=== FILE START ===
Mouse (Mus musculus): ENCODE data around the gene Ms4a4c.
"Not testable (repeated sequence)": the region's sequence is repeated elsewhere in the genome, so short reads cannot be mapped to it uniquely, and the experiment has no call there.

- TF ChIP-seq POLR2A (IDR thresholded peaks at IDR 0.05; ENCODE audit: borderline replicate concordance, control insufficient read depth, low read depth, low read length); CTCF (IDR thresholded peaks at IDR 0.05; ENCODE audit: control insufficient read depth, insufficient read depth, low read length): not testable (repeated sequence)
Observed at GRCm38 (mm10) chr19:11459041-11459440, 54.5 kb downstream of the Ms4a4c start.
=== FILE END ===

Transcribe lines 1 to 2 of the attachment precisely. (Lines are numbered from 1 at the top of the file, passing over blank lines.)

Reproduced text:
Mouse (Mus musculus): ENCODE data around the gene Ms4a4c.
"Not testable (repeated sequence)": the region's sequence is repeated elsewhere in the genome, so short reads cannot be mapped to it uniquely, and the experiment has no call there.